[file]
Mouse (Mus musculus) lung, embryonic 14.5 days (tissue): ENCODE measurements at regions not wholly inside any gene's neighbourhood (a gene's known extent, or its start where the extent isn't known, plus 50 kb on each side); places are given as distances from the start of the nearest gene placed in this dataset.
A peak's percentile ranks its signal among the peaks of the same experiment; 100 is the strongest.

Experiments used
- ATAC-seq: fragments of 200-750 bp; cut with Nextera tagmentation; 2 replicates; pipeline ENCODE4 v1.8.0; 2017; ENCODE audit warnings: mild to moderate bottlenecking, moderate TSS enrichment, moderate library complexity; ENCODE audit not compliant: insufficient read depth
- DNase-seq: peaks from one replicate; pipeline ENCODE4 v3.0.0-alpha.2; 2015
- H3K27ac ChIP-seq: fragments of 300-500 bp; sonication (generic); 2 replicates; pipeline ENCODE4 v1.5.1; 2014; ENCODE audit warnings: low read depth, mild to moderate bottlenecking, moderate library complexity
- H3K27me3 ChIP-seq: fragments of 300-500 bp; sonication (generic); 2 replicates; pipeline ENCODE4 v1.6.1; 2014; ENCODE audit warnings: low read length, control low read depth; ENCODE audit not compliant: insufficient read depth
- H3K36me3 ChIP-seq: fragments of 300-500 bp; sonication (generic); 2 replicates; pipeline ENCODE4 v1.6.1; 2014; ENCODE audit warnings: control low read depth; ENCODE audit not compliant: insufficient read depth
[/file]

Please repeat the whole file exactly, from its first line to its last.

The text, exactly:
Mouse (Mus musculus) lung, embryonic 14.5 days (tissue): ENCODE measurements at regions not wholly inside any gene's neighbourhood (a gene's known extent, or its start where the extent isn't known, plus 50 kb on each side); places are given as distances from the start of the nearest gene placed in this dataset.
A peak's percentile ranks its signal among the peaks of the same experiment; 100 is the strongest.

Experiments used
- ATAC-seq: fragments of 200-750 bp; cut with Nextera tagmentation; 2 replicates; pipeline ENCODE4 v1.8.0; 2017; ENCODE audit warnings: mild to moderate bottlenecking, moderate TSS enrichment, moderate library complexity; ENCODE audit not compliant: insufficient read depth
- DNase-seq: peaks from one replicate; pipeline ENCODE4 v3.0.0-alpha.2; 2015
- H3K27ac ChIP-seq: fragments of 300-500 bp; sonication (generic); 2 replicates; pipeline ENCODE4 v1.5.1; 2014; ENCODE audit warnings: low read depth, mild to moderate bottlenecking, moderate library complexity
- H3K27me3 ChIP-seq: fragments of 300-500 bp; sonication (generic); 2 replicates; pipeline ENCODE4 v1.6.1; 2014; ENCODE audit warnings: low read length, control low read depth; ENCODE audit not compliant: insufficient read depth
- H3K36me3 ChIP-seq: fragments of 300-500 bp; sonication (generic); 2 replicates; pipeline ENCODE4 v1.6.1; 2014; ENCODE audit warnings: control low read depth; ENCODE audit not compliant: insufficient read depth